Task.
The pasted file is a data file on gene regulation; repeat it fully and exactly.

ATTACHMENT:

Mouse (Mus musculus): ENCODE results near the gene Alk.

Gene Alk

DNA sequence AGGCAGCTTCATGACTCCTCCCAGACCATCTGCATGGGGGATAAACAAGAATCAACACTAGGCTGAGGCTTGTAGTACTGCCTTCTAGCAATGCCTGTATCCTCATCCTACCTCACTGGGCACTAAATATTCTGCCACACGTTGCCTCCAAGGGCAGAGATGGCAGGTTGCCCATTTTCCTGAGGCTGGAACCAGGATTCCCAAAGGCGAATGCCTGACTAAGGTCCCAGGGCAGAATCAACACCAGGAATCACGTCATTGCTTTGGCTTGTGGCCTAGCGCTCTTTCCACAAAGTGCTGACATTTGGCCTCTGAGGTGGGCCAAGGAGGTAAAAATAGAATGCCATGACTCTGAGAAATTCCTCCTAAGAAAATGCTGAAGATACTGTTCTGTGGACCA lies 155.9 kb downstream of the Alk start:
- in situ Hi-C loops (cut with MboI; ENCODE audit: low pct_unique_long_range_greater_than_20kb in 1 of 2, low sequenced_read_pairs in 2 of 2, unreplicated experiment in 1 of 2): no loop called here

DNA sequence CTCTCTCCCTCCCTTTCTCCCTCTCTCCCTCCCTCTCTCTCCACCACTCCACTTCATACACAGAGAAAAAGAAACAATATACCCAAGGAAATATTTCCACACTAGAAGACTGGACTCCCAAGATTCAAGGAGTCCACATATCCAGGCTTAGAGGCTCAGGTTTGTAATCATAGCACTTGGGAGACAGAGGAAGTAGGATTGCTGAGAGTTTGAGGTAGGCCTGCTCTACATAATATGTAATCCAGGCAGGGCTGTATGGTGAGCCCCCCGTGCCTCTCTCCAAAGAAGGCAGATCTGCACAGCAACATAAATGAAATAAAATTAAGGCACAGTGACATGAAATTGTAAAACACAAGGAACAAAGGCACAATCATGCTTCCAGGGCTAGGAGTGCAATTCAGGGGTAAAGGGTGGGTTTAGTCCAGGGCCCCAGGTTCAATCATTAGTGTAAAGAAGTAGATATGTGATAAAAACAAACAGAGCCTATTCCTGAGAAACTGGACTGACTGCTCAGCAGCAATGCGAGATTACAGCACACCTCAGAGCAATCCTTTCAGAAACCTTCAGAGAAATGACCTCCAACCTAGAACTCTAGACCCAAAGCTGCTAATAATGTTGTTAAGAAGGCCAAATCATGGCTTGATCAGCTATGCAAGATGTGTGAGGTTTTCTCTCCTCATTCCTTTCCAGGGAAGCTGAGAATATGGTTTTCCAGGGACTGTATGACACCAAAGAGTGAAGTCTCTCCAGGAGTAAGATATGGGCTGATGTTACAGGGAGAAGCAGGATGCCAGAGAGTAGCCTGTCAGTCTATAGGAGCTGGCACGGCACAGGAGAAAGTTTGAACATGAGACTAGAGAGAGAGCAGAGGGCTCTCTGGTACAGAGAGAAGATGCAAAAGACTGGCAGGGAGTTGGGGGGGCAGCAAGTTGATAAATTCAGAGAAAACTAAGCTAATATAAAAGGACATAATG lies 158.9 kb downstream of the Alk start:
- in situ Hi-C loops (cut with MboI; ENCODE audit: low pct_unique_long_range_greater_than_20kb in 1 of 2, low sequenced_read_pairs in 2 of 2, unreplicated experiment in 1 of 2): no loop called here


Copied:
Mouse (Mus musculus): ENCODE results near the gene Alk.

Gene Alk

DNA sequence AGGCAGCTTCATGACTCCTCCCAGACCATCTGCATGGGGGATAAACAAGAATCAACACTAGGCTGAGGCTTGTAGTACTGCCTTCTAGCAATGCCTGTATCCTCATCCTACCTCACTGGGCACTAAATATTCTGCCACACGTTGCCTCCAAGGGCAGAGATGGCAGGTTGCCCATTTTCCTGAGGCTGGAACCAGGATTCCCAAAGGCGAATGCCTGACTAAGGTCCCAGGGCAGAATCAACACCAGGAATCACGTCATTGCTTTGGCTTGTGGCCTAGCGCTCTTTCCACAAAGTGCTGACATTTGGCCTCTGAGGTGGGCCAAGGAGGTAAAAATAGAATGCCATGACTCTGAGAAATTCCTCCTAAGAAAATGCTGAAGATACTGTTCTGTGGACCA lies 155.9 kb downstream of the Alk start:
- in situ Hi-C loops (cut with MboI; ENCODE audit: low pct_unique_long_range_greater_than_20kb in 1 of 2, low sequenced_read_pairs in 2 of 2, unreplicated experiment in 1 of 2): no loop called here

DNA sequence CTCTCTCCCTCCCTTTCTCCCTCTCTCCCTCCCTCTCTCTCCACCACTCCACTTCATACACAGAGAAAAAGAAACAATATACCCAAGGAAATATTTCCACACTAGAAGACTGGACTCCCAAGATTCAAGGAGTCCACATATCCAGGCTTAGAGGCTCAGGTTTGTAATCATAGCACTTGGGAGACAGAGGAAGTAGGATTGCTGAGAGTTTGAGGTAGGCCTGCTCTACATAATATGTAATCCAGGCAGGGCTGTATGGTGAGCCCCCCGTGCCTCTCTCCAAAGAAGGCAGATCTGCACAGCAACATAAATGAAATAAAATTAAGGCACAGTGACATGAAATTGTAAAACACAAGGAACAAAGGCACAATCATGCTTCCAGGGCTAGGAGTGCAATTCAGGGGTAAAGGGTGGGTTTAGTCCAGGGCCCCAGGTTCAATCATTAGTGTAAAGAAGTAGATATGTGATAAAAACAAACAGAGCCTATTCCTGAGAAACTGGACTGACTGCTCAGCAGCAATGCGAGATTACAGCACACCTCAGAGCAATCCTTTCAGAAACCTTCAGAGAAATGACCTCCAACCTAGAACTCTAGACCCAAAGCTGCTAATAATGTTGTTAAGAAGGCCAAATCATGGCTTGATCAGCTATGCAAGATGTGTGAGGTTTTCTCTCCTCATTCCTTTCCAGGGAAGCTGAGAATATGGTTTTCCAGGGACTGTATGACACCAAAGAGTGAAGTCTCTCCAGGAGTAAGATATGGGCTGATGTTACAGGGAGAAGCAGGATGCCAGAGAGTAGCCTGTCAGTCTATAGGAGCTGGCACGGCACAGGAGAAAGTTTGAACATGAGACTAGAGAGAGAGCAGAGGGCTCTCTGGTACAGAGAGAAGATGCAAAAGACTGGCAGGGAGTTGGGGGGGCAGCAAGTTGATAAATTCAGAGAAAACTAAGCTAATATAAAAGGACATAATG lies 158.9 kb downstream of the Alk start:
- in situ Hi-C loops (cut with MboI; ENCODE audit: low pct_unique_long_range_greater_than_20kb in 1 of 2, low sequenced_read_pairs in 2 of 2, unreplicated experiment in 1 of 2): no loop called here